Motorcyclists and car drivers are often the same people
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Motorcyclists and car drivers are often the same people

| Oct 1, 2020 | Motor Vehicle Accidents |

If you are a motorcyclist in Austin, the chances are high that you are also a car driver. For many people, a motorcycle is a luxury, to take out on the weekends or in the long summer evenings. A car is more practical for hauling the family around, picking up the weekly groceries or using in winter.

When on two wheels, you know that you will come off worse if you collide with a car. When on four wheels, you keep an extra eye out for motorcycles and understand things that an ordinary car driver might not.

The Texas Department of Transport (TxDOT) runs an annual campaign to help drivers who have not experienced a motorcycle first-hand to avoid causing a motorcycle accident. Motorcycles are harder for nonriders to see than cars because they are smaller and they do not expect to see them. These are the tips given by the campaign:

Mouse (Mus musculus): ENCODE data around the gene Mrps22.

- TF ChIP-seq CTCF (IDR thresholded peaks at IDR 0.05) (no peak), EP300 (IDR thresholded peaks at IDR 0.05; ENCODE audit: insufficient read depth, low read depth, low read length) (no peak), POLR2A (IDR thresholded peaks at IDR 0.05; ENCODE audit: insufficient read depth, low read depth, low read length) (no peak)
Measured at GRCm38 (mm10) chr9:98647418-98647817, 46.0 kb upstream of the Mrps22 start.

• Look and look again: As a motorcyclist, you learn to make a second check, called a lifesaver. If car drivers do the same, they could often pick up something they missed in the first look and avoid an accident.
  • Assume a bike is closer than you think: It can be hard to judge a motorcycle’s speed. Err on the side of caution and wait until it has passed before turning.
  • Indicate: Turn signals show others your intentions. Learn the blind spots of your vehicle and check there is not a motorcycle sitting unseen in them.
  • Allow motorcyclists space: Motorcyclists have as much right to be on the road as a car. Compromising their lane when overtaking does not allow them room to avoid potholes, and the draft could cause them to wobble.

If you are involved in an Austin motorcycle accident, whether you are the one on the motorcycle or the one behind the wheel, seek legal help.